Ted Williams : : the Biography of an American Hero
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Call Number: 796.357 Mo
On Shelf At: Downtown Library
|Location||Call Number||Branch||Item Status|
|Downtown 2nd Floor||796.357 Mo||Downtown Library||On Shelf|
Originally published: New York : Doubleday, 2004.
Boston -- San Diego -- Minnesota -- Boston -- 406 -- World War II -- Boston -- Korea -- Boston -- Boston -- Cooperstown -- Washington -- Fishing at Islamorada (The saltwater life) -- Citrus Hills, 1987-1993 -- Fishing on the Miramichi (The freshwater life) -- A changed life -- Citrus Hills, 1994-1999 -- Hospitals -- Refrigeration.
Still a gangly teenager when he stepped into a Boston Red Sox uniform in 1939, Williams had a boisterous personality and penchant for towering home runs that earned him adoring admirers (the fans) and venomous critics (the sportswriters). In 1941, the entire country followed Williams's stunning .406 season, a record that has not been touched in over six decades. At the pinnacle of his prime, Williams left Boston to train and serve as a fighter pilot in World War II, missing three full years of baseball. He was back in 1946, dominating the sport alongside teammates Dominic DiMaggio, Johnny Pesky, and Bobby Doerr. But Williams left baseball again in 1952 to fight in Korea, where he flew thirty-nine combat missions - crash-landing his flaming, smoke-filled plane in one famous episode. Ted Willams' personal life was equally colorful. His attraction to women (and their attraction to him) was a constant. He was married and divorced three times and he fathered two daughters and a son. He was one of corporate America's first modern spokesmen, and he remained, nearly into his eighties, a fiercely devoted fisherman. With his son, John Henry Williams, he devoted his final years to the sports memorabilia business, even as illness overtook him. And in death, controversy and public outcry followed Williams and the disagreements between his children over the decision to have his body preserved for future resuscitation in a cryonics facility - a fate, many argue, Williams never wanted. Drawing upon hundreds of interviews, Leigh Montville brings to life Ted Williams's superb triumphs, lonely tragedies, and intensely colorful personality, in a biography that is fitting of an American hero and legend.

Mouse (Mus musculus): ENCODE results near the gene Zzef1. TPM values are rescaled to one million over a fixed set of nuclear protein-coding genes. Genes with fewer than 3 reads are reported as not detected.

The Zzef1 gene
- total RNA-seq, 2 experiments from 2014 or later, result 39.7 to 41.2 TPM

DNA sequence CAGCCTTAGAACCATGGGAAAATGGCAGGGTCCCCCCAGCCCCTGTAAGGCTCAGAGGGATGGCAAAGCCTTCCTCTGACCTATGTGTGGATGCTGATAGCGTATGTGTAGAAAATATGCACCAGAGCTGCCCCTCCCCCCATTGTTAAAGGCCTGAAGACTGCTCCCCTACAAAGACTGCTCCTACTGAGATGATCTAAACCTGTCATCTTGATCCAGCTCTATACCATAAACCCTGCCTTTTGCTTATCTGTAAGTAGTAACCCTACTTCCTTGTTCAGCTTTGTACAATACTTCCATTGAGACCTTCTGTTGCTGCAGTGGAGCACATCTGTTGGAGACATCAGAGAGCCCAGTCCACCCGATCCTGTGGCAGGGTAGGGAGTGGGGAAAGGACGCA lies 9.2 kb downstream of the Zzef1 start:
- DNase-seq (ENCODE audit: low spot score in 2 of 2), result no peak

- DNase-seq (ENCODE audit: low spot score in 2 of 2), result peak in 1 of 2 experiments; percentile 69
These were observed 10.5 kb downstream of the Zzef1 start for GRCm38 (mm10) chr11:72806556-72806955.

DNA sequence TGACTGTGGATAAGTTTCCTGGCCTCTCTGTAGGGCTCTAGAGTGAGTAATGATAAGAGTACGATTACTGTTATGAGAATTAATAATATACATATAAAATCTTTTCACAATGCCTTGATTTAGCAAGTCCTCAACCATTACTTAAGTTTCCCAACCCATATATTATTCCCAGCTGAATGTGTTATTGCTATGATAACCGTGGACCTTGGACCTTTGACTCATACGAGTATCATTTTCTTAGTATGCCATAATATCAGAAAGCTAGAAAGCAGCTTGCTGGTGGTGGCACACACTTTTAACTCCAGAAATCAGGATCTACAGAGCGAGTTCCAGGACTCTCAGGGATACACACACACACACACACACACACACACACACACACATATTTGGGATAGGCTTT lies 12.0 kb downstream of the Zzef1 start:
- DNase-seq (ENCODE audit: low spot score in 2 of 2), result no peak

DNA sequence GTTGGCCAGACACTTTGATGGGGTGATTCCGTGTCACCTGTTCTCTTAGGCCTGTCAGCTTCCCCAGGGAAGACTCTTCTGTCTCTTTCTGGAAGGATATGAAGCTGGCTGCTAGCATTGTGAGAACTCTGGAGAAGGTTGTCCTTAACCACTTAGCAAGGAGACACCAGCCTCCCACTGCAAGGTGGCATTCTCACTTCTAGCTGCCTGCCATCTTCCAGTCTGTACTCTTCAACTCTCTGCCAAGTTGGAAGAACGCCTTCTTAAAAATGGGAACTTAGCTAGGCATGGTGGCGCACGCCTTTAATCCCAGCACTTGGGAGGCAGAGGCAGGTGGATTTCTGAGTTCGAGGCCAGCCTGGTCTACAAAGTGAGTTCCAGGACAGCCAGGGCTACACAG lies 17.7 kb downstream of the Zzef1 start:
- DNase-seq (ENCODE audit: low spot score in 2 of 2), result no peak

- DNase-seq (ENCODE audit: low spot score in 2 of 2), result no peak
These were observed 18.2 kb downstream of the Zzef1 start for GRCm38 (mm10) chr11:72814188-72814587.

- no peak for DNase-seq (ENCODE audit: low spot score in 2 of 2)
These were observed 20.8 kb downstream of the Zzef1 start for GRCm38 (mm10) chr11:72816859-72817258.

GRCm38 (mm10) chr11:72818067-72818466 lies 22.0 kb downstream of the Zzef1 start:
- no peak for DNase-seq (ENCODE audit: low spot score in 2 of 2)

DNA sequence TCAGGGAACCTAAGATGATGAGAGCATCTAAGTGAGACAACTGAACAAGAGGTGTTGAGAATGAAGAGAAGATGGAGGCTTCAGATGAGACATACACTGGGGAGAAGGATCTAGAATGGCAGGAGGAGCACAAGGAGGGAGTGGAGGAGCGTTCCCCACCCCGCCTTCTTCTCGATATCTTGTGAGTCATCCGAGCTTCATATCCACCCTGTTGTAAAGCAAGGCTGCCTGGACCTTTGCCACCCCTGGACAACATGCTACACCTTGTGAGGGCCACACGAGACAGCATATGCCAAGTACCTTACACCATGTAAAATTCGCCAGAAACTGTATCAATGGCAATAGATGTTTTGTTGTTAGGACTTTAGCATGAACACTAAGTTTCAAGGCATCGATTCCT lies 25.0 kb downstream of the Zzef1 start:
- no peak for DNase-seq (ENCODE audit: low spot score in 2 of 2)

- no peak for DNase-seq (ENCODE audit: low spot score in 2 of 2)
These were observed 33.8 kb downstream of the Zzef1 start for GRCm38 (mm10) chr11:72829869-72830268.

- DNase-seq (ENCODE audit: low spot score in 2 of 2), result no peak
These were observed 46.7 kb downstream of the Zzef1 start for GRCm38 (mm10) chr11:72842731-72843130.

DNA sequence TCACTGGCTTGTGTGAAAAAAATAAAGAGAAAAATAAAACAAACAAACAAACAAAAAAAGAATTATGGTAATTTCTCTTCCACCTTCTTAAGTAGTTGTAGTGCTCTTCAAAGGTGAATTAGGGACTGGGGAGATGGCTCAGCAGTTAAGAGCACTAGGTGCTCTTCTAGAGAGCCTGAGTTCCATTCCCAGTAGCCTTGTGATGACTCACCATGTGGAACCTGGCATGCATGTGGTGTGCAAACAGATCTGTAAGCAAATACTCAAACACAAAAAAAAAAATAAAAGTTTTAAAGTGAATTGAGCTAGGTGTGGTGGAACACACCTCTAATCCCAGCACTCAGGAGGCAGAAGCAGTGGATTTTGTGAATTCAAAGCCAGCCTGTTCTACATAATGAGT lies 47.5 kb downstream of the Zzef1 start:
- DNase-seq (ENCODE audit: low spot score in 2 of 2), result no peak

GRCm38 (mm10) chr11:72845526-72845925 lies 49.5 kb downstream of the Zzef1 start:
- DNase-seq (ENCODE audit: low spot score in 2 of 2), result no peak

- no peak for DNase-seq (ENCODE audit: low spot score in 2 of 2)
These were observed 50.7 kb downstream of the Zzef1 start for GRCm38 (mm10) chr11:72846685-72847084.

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New York : Broadway Books, 2005.
Year Published: 2005
Description: 513 pages, 32 unnumbered pages of plates : illustrations ; 24 cm
Williams, Ted, -- 1918-2002.
Baseball players -- United States -- Biography.